For someone on her third feature, British filmmaker Andrea Arnold has certainly proven she’s a natural talent when it comes to raw emotional work.  After making the 2005 live action short "WASP," which she won the Academy Award, her first film the raw Hitchcockian type thriller "Red Road" proved that the cinematic bravado of Arnold was no fluke.  She followed it up with a very unique coming of age tale called "Fish Tank," featuring stunning performances by leads Katie Jarvis and the great Michael Fassbender.  Her third and latest film is a visual and visceral take on Emily Bronte’s classic novel "Wuthering Heights" (out in theaters Oct. 12 from Oscilloscope), but in her usual fine form there’s a style and fervor that’s distinctively Andrea Arnold.  (Meaning no period frills or sweeping score – it’s all about emotion!)  We got a chance to chat one-on-one with the very distinguished Arnold, who talked about her vision of "Wuthering Heights," the subtle intimacy between her Catherine and Heathcliff, plus a look back at her two other amazing films.  Here’s the very talented...





There was a scarce amount of dialogue in lieu of an arresting visceral visual storytelling for your "Wuthering Heights" – what inspired you to take Emily Bronte’s story in such a unique direction?

Andrea Arnold: I don't know – I did start at the very beginning thinking I’m just gonna make this film in the way I know how.  But I revisited the book and went through the book.  I felt it was a difficult book and I wanted to capture the essence of that for the film.  The brutality and the cruelty and the nature of things are very much a part of the book and I wanted the film to capture that - I wanted it to be very visceral.


There is an intimacy and urging eroticism between your Heathcliff and Catherine without almost any physical contact – what were some of the challenges of taking that approach?

AA: I’m glad you think that’s there because I’m not sure they thought that was there between them – it’s the magic of cinema isn’t it.  To try and capture that I would say that the thing that was difficult is that thirteen year-olds don't want to actually be around each other if they’re of the opposite sex.  They’re really wary of each other and Shannon and Solomon have that element.  (Laughs)  So I would say the biggest challenge was getting them to actually be in the same room together.        

Can you talk a bit about your style and tone as a director, especially as it pertains to the primal nature of "Wuthering Heights?"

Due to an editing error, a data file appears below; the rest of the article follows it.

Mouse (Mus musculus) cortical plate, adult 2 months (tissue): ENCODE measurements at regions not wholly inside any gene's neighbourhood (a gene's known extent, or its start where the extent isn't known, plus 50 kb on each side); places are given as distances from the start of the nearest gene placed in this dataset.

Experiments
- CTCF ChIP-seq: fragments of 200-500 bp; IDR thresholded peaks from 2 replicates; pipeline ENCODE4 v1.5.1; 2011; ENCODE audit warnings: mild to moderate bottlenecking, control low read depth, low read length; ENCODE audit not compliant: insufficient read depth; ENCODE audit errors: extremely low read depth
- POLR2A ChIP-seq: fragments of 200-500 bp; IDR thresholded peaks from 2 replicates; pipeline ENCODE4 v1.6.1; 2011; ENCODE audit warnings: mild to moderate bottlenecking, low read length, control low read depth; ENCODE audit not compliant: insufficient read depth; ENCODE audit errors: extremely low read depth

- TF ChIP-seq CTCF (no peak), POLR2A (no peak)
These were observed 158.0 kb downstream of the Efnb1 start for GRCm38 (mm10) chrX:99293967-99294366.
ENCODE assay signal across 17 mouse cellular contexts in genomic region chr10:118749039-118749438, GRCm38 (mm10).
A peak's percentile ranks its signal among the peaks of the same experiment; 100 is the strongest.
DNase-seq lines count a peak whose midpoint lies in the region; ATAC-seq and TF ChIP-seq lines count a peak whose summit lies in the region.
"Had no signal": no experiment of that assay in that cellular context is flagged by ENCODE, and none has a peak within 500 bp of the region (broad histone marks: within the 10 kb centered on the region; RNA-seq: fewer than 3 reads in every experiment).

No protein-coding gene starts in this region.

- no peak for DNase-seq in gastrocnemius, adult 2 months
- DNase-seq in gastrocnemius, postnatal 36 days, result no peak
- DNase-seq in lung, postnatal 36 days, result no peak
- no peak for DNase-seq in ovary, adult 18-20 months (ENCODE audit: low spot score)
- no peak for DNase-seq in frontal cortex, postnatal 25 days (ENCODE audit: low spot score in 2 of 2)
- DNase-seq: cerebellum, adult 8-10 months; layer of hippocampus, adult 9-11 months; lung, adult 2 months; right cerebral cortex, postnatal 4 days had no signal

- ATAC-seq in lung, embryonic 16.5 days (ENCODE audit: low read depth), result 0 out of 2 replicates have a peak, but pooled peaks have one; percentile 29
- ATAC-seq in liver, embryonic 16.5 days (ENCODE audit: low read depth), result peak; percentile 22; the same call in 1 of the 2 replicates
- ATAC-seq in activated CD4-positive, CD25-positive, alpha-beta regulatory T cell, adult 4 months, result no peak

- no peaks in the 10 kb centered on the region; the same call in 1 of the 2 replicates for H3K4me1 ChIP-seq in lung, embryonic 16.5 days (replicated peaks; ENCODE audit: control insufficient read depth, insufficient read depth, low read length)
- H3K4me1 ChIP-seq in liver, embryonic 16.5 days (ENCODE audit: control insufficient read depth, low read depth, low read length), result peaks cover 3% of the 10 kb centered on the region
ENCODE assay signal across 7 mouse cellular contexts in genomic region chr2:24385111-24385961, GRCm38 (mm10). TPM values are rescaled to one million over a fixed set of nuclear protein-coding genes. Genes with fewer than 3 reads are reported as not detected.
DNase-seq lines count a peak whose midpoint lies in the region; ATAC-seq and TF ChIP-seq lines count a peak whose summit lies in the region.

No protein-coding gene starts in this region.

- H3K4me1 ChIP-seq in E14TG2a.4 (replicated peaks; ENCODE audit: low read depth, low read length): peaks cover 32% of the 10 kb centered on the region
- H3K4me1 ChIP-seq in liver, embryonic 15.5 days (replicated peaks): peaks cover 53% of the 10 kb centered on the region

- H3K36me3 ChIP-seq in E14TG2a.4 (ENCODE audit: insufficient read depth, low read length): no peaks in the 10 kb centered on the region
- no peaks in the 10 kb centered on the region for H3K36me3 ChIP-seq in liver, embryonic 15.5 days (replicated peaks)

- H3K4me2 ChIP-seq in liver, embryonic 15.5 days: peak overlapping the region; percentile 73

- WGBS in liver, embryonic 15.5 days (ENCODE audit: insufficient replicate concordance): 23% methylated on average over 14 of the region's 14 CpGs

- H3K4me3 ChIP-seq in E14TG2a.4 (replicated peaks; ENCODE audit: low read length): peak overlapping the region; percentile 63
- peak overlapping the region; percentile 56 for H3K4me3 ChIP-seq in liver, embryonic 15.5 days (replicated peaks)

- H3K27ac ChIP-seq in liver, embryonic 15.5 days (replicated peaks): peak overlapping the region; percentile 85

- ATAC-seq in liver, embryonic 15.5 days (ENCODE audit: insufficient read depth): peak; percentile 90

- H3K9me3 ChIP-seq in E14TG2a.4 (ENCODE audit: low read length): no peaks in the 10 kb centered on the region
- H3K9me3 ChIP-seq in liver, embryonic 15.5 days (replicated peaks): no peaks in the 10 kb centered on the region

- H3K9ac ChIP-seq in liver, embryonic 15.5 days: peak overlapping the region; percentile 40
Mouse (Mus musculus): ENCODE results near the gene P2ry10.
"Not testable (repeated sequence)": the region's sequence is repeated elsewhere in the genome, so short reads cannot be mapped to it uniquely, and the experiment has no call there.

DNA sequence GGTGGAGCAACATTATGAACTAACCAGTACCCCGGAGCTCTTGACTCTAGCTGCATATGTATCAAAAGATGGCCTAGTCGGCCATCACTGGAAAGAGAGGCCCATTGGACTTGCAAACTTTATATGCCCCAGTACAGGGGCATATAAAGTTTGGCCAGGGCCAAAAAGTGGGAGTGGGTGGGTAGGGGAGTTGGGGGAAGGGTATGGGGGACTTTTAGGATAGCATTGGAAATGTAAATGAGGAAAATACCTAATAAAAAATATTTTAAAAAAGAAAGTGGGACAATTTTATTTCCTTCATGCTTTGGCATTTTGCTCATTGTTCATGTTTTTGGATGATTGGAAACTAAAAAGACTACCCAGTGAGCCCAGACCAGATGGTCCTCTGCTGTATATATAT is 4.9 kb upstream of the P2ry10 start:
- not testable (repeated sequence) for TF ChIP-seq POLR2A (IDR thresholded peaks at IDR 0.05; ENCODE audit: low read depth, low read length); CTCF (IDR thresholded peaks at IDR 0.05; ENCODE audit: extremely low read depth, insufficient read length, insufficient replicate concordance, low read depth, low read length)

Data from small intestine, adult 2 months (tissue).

AA: I think in some ways my reputation for doing things in quite a real way lends itself to that novel and the essence of that novel – it’s a very raw novel.  On some level my way of doing things was very right for the way the book is.


"Red Road" felt like a Hitchockian thriller with a hidden emotional underbelly – where did the story and tone for that film come from?

AA: "Red Road" was part of a project called "Advance Party" and it was a thing like Dogma where they tried to get a bunch of filmmakers to make films using the same rules.  So I got asked if I wanted to take part in that and jumped at it.  I love rules and I love the whole Dogma thing.  So I was given seven characters and Jackie, who plays the CCTV operator, was described as someone who was shut down and things had happened in her past and I just took it from there.  But the characters that were given to me led to "Red Road."  

"Red Road" also felt incredibly authentic – was there any of the story taken from your own personal experience?

AA: No, no.  When I was given these characters I wrote three different ideas for stories.  One was at an old people’s home, one was "Red Road" and another one centered around a huge crash at a motorway station where all these people came into contact with each other.  So I when in and asked them which one was the one we should go for and they picked "Red Road."


The chemistry between Katie Jarvis and Michael Fassbender in "Fish Tank" is so effectively sly and subtle – did they have an instant connection?

AA: It’s interesting that you say that because the way we shot that film – we shot it chronologically – Katie had never acted before and I was really aware that it was going to be a big thing for her.  Also I was curious to know what would happen if we just shot the script bit by bit without them knowing what was coming and if that would lend more innocence to the earlier scenes.  So we did that – they basically didn't see the script.  When I first met Katie I told her that she would have a couple of sex scenes because I didn't want to get a non-actress and put her in this position and she hadn't seen the script.  So I told her and she knew she had a big sex scene coming but what’s really interesting is until a few days before she hadn't worked out it was going to be with Michael Fassbender.  So that thing you’re describing – that’s cinema.  She didn't even realize she was supposed to like him.   

Having made films with certain emotional cores but with very different elements, what can we expect next from you?

AA: I’m in the middle of writing something –  it’s a contemporary and small film.